WWF expresses serious concern about the fires spreading in the Amazon, which threatens the existence of the world's largest tropical forest and other important ecosystems in the region. We warn the public about the consequences of this ecological catastrophe for the planet and people, and we call upon politicians to stand together to face this problem, to fight the fires and to prevent similar scenarios in the future.

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© WWF-Brasil


WWF-Brazil statement: NGOs accused of causing fires in the Amazon

The priority of public authorities is to ensure the interests of citizens, not to create sterile discrepancies without a basis in reality. That is why WWF-Brazil regrets the statements of President Jair Bolsonaro holding NGOs responsible for the fires due to a budget cut, which are not based on data. The money blocked by the government was the international donation to the Amazon Fund and these resources subsidized firefighting actions, among other things.

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© Adolfo Lino


Fire is revived in the Amazon, the Chiquitanía and the Pantanal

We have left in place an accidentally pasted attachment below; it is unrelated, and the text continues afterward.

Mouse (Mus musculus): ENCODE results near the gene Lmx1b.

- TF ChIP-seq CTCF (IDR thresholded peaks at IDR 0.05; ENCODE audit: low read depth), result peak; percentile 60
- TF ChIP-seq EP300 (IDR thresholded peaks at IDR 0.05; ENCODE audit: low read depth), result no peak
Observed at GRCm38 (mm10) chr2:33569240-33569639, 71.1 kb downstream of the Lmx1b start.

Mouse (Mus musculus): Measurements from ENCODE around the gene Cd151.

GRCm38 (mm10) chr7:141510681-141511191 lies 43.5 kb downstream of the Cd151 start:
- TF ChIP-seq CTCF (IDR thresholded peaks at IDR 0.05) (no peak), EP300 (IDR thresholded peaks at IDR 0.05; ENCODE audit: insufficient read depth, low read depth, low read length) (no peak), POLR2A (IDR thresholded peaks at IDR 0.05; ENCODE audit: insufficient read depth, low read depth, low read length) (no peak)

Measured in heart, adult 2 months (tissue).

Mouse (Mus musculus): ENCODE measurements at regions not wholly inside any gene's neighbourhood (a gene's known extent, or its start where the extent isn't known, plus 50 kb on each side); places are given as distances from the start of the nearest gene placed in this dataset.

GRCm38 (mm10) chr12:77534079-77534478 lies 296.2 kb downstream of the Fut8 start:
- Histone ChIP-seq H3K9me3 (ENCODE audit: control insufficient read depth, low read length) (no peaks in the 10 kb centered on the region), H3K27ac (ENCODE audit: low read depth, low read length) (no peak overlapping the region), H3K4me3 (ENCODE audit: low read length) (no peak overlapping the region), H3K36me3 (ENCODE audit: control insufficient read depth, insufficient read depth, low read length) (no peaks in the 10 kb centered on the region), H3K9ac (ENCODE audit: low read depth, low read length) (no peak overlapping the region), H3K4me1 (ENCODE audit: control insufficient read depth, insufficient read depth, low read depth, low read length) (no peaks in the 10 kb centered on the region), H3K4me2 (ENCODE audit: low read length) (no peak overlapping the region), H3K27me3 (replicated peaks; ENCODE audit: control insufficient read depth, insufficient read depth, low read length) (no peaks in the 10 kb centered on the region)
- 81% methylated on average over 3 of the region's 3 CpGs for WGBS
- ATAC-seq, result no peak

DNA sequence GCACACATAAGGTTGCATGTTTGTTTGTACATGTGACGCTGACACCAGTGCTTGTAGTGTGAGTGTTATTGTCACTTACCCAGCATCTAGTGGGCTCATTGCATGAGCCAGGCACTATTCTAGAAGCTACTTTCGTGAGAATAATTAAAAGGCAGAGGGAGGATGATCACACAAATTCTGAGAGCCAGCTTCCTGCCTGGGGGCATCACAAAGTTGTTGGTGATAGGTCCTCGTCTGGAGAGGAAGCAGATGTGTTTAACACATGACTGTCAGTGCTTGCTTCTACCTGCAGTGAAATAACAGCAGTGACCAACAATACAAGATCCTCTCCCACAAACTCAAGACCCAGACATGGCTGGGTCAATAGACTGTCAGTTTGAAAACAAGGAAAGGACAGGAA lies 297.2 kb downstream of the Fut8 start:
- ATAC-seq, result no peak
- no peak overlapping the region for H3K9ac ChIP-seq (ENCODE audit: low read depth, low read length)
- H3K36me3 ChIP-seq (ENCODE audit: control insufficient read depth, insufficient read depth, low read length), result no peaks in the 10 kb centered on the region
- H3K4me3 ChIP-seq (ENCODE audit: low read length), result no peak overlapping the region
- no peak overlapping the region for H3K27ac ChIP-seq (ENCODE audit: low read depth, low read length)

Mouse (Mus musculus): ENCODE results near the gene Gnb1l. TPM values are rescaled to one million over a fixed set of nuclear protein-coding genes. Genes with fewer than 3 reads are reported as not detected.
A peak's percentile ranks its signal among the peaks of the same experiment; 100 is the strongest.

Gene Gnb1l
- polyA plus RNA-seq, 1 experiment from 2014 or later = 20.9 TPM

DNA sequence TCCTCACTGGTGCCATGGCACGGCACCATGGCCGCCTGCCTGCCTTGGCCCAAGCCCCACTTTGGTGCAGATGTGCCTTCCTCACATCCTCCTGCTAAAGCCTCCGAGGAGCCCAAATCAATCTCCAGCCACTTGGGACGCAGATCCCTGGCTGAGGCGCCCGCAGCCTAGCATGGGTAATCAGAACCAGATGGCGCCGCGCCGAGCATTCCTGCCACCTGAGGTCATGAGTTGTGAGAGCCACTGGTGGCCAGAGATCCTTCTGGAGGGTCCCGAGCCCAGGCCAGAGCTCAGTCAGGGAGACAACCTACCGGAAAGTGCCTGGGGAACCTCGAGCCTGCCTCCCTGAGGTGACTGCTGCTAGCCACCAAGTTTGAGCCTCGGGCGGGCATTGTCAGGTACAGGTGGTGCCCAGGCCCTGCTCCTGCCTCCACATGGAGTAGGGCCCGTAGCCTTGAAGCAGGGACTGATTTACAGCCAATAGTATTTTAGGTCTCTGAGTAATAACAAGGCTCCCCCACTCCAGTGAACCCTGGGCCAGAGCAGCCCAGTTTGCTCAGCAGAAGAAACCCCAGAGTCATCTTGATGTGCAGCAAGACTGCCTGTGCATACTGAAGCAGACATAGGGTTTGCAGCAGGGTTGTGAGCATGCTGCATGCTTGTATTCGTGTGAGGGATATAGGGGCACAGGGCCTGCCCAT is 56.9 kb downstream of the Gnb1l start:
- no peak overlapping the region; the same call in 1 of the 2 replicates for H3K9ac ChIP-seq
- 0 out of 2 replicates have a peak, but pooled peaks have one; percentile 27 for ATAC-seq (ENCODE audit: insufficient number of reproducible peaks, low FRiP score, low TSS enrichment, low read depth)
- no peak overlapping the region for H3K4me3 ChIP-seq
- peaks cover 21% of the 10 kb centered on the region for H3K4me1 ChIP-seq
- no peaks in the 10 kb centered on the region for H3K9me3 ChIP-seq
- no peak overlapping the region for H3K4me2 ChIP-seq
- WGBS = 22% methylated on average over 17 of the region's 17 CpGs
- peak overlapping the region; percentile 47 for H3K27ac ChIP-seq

A change in the direction of the winds, revived the fire at several points, mainly in the Chiquitanía, in Bolivia, and the Pantanal in Paraguay, Bolivia and Brazil, causing new outbreaks of fire to intensify. The efforts of forest firefighters, volunteers, protection groups and the Bolivian government have not been enough to mitigate the fire. So far, the Government of Santa Cruz has reported a million hectares affected.

WWF urgently calls on all countries in the region to put out fires and to create policies that minimize their causes

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© Karina Mansilla / WWF-Paraguay


WWF-Paraguay statement on environmental emergency due to forest fires

During the last week, the Paraguayan Cerrado, Pantanal and Chaco, in the Department of Alto Paraguay, have been severely affected by uncontrolled fires. Which, added to adverse conditions such as lack of rain and winds from north to south, have left 37,000 hectares affected. WWF asks the national government for concrete actions to mitigate the fire and to prevent future fires, together with social actors and governments in the region.

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© Emiliano Salvador